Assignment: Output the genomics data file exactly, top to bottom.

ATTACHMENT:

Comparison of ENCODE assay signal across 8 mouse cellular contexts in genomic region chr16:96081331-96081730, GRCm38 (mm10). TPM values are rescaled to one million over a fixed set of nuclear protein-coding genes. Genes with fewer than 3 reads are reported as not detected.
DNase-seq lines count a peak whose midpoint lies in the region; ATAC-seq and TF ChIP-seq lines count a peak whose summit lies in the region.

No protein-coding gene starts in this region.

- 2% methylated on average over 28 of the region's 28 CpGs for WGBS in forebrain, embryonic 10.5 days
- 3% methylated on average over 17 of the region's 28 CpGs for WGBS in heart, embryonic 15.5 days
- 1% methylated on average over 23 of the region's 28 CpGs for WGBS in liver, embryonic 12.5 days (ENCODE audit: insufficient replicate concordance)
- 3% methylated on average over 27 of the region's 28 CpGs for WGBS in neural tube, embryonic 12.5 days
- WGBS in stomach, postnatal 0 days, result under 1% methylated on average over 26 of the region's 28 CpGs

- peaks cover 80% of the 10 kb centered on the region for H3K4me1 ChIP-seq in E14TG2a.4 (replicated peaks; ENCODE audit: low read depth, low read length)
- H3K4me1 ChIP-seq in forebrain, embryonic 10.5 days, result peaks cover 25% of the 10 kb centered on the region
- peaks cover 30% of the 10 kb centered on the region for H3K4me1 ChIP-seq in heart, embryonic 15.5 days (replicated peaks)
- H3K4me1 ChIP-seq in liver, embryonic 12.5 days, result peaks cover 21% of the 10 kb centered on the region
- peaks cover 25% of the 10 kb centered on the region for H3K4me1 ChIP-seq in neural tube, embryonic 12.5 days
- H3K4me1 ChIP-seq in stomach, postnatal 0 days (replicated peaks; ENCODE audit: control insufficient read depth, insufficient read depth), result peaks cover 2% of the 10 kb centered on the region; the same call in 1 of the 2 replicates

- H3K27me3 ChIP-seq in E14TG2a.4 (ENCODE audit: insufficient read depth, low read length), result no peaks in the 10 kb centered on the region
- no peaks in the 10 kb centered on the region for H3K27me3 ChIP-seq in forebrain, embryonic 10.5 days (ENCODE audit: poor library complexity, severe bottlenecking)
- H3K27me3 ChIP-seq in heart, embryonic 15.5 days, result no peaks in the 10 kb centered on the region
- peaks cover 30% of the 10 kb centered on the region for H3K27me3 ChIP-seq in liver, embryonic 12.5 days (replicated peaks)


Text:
Comparison of ENCODE assay signal across 8 mouse cellular contexts in genomic region chr16:96081331-96081730, GRCm38 (mm10). TPM values are rescaled to one million over a fixed set of nuclear protein-coding genes. Genes with fewer than 3 reads are reported as not detected.
DNase-seq lines count a peak whose midpoint lies in the region; ATAC-seq and TF ChIP-seq lines count a peak whose summit lies in the region.

No protein-coding gene starts in this region.

- 2% methylated on average over 28 of the region's 28 CpGs for WGBS in forebrain, embryonic 10.5 days
- 3% methylated on average over 17 of the region's 28 CpGs for WGBS in heart, embryonic 15.5 days
- 1% methylated on average over 23 of the region's 28 CpGs for WGBS in liver, embryonic 12.5 days (ENCODE audit: insufficient replicate concordance)
- 3% methylated on average over 27 of the region's 28 CpGs for WGBS in neural tube, embryonic 12.5 days
- WGBS in stomach, postnatal 0 days, result under 1% methylated on average over 26 of the region's 28 CpGs

- peaks cover 80% of the 10 kb centered on the region for H3K4me1 ChIP-seq in E14TG2a.4 (replicated peaks; ENCODE audit: low read depth, low read length)
- H3K4me1 ChIP-seq in forebrain, embryonic 10.5 days, result peaks cover 25% of the 10 kb centered on the region
- peaks cover 30% of the 10 kb centered on the region for H3K4me1 ChIP-seq in heart, embryonic 15.5 days (replicated peaks)
- H3K4me1 ChIP-seq in liver, embryonic 12.5 days, result peaks cover 21% of the 10 kb centered on the region
- peaks cover 25% of the 10 kb centered on the region for H3K4me1 ChIP-seq in neural tube, embryonic 12.5 days
- H3K4me1 ChIP-seq in stomach, postnatal 0 days (replicated peaks; ENCODE audit: control insufficient read depth, insufficient read depth), result peaks cover 2% of the 10 kb centered on the region; the same call in 1 of the 2 replicates

- H3K27me3 ChIP-seq in E14TG2a.4 (ENCODE audit: insufficient read depth, low read length), result no peaks in the 10 kb centered on the region
- no peaks in the 10 kb centered on the region for H3K27me3 ChIP-seq in forebrain, embryonic 10.5 days (ENCODE audit: poor library complexity, severe bottlenecking)
- H3K27me3 ChIP-seq in heart, embryonic 15.5 days, result no peaks in the 10 kb centered on the region
- peaks cover 30% of the 10 kb centered on the region for H3K27me3 ChIP-seq in liver, embryonic 12.5 days (replicated peaks)